We enjoyed our talk and were overwhelmed by the feedback we received during the session and afterwards, in several conversations and still via email. Thanks to everyone once again, also for participating at our session. You may download a preliminary version of the talk here, we plan to revise the text for publication in 2013.

Post-conference happiness – with Emily, Alex and Stefan

We hope to stay in touch with everyone who is interested in the discussed topics. A session review on our panel will appear in the EASST Review (March 2013 issue). In addition, we are going to review the book “The dynamics of social practice”, published this year by Elizabeth Shove, Mika Pantzar and Matt Watson. The text is scheduled to appear in the recently re-launched journal Science and Technology Studies in 2013.

Design and Displacement – EASST/4S Annual Conference in Copenhagen

From October 17th until 20th the annual conference of the European Association of Science and Technology (EASST) takes place in Copenhagen, Denmark. This year the conference is jointly held with 4S, the American Society for the Social Studies of Science.

I am going to present a paper with my colleague, Stefan Laube (University of Constance/IFK Vienna) as part of the workshop “Connecting and comparing concepts of practice”, hosted by Prof Elizabeth Shove and colleagues from Lancaster University. We discuss the work of two famous scholars in the realm of practice theories, that of Annemarie Mol and Karin Knorr Cetina. Apart from stating differences and similarities between the two concepts, we illuminate methodological implications with reference to our dissertation research. You may download the talk here soon.

Brainstorming EASST - with Stefan

Brainstorming EASST/4S – with Stefan

The overall conference topic – Design and Displacement – lays emphasis on the design of new and old objects and their participating and shaping effects. It also asks how objects are appropriated, possibly displaced, in different contexts, globally as well as on a local scale. Thus, artefacts are understood as enabling but also disabling social inclusion and may become objects of political significance. These issues and much more will be discussed during the conference.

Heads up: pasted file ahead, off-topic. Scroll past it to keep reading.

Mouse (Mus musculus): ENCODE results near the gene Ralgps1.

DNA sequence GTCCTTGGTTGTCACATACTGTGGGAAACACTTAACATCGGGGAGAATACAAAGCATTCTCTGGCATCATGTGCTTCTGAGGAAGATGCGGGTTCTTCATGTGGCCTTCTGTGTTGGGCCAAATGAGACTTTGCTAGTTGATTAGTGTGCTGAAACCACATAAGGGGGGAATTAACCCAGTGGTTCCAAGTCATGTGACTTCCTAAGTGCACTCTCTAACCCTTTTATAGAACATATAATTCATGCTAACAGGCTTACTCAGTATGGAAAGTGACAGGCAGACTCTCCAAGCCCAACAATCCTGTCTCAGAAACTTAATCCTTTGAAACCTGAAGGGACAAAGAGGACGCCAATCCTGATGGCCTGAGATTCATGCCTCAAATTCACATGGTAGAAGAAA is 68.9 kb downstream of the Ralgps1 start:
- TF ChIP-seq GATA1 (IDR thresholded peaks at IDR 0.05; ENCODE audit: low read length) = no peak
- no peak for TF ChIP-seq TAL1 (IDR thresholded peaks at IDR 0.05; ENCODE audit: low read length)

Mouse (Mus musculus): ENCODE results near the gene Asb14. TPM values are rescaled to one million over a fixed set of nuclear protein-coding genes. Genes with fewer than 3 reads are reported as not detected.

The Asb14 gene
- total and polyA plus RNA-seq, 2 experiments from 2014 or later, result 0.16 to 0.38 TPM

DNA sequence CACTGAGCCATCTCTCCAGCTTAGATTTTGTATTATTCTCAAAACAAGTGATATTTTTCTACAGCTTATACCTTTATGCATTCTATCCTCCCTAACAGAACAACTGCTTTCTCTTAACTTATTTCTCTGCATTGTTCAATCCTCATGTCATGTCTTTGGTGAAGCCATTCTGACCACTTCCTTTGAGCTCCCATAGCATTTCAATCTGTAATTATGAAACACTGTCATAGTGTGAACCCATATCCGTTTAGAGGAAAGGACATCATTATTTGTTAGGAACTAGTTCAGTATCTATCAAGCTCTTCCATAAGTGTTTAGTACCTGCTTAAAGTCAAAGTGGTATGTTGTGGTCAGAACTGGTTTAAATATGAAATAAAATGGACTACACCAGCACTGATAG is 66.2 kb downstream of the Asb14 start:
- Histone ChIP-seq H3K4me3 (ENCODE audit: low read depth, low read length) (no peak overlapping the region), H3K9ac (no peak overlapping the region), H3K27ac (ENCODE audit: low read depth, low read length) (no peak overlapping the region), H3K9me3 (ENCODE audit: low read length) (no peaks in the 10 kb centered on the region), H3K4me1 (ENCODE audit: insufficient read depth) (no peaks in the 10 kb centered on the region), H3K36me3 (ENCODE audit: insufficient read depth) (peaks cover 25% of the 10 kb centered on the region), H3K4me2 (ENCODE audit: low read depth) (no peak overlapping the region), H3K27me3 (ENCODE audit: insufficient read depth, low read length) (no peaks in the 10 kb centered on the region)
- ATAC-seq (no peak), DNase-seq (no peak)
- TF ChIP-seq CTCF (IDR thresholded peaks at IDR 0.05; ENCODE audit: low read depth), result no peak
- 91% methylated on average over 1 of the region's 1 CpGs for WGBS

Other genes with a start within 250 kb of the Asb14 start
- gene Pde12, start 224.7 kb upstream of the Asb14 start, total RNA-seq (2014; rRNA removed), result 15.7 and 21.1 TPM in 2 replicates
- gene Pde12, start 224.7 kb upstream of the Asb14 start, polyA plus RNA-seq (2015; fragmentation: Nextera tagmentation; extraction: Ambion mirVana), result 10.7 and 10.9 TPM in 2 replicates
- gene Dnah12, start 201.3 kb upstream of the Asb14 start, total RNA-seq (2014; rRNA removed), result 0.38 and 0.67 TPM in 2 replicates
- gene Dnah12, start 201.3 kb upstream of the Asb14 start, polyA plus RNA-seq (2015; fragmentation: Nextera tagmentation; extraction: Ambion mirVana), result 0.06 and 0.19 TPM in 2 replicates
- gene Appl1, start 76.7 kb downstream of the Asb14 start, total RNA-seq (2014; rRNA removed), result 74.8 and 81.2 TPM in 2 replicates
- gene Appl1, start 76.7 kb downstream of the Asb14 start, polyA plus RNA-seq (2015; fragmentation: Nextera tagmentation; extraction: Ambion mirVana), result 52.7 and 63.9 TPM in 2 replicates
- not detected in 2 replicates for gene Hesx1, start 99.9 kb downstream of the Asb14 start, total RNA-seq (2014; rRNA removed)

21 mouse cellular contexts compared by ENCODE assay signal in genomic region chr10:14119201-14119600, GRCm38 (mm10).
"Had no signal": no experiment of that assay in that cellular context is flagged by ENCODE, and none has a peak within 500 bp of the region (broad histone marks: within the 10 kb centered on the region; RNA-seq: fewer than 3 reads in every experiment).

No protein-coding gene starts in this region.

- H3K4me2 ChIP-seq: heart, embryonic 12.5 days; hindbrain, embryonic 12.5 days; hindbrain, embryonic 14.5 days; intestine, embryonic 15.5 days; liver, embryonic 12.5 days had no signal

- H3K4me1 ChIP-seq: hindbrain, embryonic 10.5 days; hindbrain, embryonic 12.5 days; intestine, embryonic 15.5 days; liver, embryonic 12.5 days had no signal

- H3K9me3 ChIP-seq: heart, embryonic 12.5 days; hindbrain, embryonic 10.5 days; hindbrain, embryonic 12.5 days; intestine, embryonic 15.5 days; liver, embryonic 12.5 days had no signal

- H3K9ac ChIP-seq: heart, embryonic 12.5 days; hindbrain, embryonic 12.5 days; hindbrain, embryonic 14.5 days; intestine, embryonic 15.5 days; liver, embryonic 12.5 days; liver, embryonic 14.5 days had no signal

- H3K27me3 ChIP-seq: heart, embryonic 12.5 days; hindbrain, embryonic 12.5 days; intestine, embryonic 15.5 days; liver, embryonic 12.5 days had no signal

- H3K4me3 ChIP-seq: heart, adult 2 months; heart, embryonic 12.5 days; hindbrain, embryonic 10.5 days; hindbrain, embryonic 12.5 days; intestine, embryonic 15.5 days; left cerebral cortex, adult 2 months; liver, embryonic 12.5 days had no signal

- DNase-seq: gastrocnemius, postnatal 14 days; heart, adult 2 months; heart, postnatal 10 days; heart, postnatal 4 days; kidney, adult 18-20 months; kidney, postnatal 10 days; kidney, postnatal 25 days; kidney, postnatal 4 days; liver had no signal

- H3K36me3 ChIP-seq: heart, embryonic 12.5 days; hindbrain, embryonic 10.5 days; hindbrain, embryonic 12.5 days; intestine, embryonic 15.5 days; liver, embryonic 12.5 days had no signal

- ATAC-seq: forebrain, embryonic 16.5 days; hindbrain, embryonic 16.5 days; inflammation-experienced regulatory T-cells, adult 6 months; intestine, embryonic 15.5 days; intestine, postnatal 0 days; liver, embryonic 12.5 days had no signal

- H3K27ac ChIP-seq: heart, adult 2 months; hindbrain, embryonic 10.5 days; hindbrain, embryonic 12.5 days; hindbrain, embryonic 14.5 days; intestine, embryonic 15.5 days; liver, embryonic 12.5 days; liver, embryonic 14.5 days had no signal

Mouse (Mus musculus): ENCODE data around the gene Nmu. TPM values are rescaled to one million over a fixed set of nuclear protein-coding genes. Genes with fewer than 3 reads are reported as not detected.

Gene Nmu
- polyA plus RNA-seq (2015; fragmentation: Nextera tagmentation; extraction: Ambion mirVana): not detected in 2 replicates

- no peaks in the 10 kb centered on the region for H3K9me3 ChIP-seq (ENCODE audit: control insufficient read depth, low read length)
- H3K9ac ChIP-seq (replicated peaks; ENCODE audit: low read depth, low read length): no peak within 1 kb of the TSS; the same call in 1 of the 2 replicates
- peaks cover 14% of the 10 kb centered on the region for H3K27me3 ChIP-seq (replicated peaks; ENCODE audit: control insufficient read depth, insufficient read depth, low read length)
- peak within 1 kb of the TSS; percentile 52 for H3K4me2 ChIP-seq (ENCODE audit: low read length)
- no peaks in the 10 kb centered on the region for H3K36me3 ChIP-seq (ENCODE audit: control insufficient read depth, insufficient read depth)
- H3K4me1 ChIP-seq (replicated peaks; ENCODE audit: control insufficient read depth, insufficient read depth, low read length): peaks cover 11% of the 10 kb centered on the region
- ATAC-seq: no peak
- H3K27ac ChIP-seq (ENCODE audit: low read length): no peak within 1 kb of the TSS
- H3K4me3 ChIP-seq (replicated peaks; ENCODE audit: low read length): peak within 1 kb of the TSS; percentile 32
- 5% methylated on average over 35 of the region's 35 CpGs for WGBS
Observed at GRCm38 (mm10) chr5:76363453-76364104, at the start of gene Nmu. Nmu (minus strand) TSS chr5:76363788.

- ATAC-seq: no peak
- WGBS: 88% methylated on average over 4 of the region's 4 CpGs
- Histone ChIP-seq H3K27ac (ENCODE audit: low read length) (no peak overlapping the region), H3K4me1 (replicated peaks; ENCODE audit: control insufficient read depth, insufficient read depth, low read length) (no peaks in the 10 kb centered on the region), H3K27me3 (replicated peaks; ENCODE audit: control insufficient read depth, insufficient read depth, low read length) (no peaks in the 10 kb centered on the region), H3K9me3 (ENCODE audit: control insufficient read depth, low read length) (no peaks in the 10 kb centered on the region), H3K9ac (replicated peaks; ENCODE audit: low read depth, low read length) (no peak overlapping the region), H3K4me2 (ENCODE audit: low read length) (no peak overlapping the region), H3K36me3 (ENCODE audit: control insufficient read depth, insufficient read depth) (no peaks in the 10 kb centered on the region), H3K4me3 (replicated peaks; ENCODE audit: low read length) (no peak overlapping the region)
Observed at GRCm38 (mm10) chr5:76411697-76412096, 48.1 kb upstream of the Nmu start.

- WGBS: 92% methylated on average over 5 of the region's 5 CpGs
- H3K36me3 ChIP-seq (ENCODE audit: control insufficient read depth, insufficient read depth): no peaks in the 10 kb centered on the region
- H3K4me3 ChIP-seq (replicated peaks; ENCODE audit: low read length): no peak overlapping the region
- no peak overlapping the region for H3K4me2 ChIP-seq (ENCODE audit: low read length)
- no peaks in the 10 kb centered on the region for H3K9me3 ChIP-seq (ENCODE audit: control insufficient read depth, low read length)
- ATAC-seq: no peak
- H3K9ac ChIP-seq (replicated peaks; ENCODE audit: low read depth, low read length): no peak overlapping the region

More than 1700 papers have been submitted, an ‘unprecedented number’, as the organiser says. Registration is already closed. Approximately 1352 papers are going to be presented in 320 sessions. Please check the website for more information or have a look at the conference programme.

On the dynamics of social practice

In February, Elizabeth Shove from the Sociology Department at Lancaster University visited us as a Guest Professor. Apart from discussing her forthcoming book ‘The Dynamics of Social Practice’, we made a one-day ‘crash course’ on how to think and work through a dissertation: from developing conceptual thoughts and carrying out empirical field work to the final writing up. The current practice of bag-carrying served as a starting point for this endeavour imagining the future of the plastic bag. Altogether, we developed four distinct futures in which different elements – infrastructure, competences, meaning, materiality – altered. Below you see future no. 4 where only one bag survives and may be found in the (IHS-) museum:

Last bag preserved

The seminar has been part of our post-graduate programme ‘Sociology of Social Practices’ at the IHS. Previous Guest Professors have been Dvora Yanow from the University of Amsterdam, Adele Clarke from the University of California SF, Marianne de Laet from Claremont, Andreas Reckwitz from Viadrina University and Ted Schatzki from the University of Kentucky.